One of my brothers spent Christmas with my parents and then my family and I went over for New Year. On New Year’s Eve it was very traumatic to hear the news that the tumour had been confirmed as a GBM4. We were very emotional and certainly didn’t feel like celebrating a new year, although having to focus also on our two young children, Juliet then five and Noah three, helped.
I was aware of brain tumours, but had never equated them to brain cancer until Dad was diagnosed. I spent an inordinate amount of time researching treatments such as electric therapy in Germany, as well as immunotherapy trials, but it was soul-destroying not to be able to find anything available to Dad no matter how hard or far we looked.
In early January, my elder brother and I accompanied Mum and Dad to see the consultant oncologist to talk about treatment and having a mask fitted for radiotherapy. Fighting for my Dad’s life, I explained that we wanted to try every avenue without being constrained by cost or structure. It was so hard to hear that all he could offer was radiotherapy and chemo. Dad was happy with this and didn’t want to have a second opinion. He felt secure in the knowledge that his treatment had been decided not by just one individual, but by a panel of experts who discuss each patient’s case in depth.
As Dad’s scar was healing well, it was suggested to bring forward the start of treatment to early to mid-January. Dad said he wanted first to go to a Christian retreat in Wales so Mum and Dad went off for what was really their last little break away together.
Back home, Dad started on the radiotherapy which was due to continue up until Easter at the end of March. He had his chemo in tablet form at home, just visiting the hospital weekly for tests and checks and mercifully didn’t experience headaches or sickness as a result. He also had his steroid dosages reviewed and changed as appropriate. It was hard to witness the changes in his ability to lift his left leg and arm, as well as in his speech which was also increasingly affected.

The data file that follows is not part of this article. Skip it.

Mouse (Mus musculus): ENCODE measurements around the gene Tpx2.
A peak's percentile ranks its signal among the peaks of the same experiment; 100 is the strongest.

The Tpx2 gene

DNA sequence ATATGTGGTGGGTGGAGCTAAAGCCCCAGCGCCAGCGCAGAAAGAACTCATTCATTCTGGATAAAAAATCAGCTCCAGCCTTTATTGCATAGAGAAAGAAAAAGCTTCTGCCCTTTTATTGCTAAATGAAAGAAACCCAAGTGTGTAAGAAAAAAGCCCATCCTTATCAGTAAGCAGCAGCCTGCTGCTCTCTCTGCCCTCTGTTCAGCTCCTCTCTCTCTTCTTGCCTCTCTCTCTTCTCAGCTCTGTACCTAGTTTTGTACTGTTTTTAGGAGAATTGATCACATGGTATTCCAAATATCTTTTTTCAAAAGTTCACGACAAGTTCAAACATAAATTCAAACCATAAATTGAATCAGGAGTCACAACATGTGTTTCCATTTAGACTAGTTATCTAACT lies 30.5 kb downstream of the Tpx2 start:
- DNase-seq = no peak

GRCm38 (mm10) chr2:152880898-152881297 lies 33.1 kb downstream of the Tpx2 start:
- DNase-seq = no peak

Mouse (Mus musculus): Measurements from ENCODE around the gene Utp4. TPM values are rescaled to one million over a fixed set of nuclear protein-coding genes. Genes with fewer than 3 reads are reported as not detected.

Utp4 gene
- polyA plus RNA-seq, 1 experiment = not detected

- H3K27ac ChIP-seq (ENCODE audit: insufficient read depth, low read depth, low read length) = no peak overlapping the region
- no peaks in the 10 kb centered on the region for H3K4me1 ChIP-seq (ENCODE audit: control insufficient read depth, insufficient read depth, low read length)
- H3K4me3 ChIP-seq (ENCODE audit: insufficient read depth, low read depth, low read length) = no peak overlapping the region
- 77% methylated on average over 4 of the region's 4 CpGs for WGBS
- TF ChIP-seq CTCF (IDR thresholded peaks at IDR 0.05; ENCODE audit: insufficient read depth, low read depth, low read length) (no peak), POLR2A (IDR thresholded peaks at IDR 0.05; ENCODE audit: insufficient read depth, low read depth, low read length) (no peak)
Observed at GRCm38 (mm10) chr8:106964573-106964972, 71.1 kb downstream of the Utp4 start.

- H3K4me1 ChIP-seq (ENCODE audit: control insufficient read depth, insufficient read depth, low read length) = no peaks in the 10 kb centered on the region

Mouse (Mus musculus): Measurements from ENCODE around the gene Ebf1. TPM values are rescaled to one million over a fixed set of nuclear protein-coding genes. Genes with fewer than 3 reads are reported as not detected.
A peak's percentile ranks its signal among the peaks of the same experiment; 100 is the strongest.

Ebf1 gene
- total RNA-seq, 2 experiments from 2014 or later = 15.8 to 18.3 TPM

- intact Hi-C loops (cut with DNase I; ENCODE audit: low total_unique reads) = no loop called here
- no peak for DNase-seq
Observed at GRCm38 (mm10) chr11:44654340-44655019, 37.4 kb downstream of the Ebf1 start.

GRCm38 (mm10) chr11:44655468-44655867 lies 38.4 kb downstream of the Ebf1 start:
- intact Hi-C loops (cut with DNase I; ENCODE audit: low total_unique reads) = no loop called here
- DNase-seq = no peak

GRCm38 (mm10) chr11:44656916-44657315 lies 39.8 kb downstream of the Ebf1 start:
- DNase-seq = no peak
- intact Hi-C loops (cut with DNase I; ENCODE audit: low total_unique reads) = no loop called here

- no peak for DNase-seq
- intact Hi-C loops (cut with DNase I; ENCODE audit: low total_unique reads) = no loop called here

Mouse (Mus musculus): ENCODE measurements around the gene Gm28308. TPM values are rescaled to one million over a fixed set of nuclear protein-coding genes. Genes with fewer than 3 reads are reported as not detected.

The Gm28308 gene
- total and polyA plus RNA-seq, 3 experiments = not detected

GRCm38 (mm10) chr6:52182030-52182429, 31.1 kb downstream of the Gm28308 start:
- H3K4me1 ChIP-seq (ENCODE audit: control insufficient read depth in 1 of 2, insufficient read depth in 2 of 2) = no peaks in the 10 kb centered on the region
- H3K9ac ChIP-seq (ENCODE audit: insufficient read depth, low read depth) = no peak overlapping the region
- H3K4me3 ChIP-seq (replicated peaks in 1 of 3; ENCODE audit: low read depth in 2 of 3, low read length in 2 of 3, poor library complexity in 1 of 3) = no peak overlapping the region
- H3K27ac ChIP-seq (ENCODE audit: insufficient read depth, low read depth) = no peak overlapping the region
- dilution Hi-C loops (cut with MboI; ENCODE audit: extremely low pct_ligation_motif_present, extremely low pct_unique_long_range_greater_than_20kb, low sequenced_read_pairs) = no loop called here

At Easter, we had a special weekend with all the family flying over to Belfast to be together, which Dad really appreciated, although the radiotherapy had taken its toll. He was still able to walk and thankfully we could still understand him when he spoke.
I continued to fly over to Belfast whenever I could just for the day and then during May half-term my wife Caroline and I took our children over for a couple of days. By then Dad was downstairs and imminently to be under the care of the community support team. He was struggling to walk and had a frame and various additional aids and had just got a hospital bed installed at home.
It was heartbreaking having to help Mum remove his wedding ring as his left hand had become swollen. It was numb and his left arm had been put in a sling. Apart from minor lapses of memory and difficulty speaking however, Dad was still very much with it.
On the Thursday while we were still there, Dad developed a high temperature so we phoned the oncology help line who sent an ambulance. I was in the ambulance with him as we were blue-lighted across Belfast to the Royal Victoria Hospital. He was treated quickly and transferred to Belfast City Hospital’s dedicated cancer ward. Initially we thought that this was merely an impact of the chemo and they would just need to get his temperature under control, but, devastatingly, the consultant’s opinion was that he might not survive the night.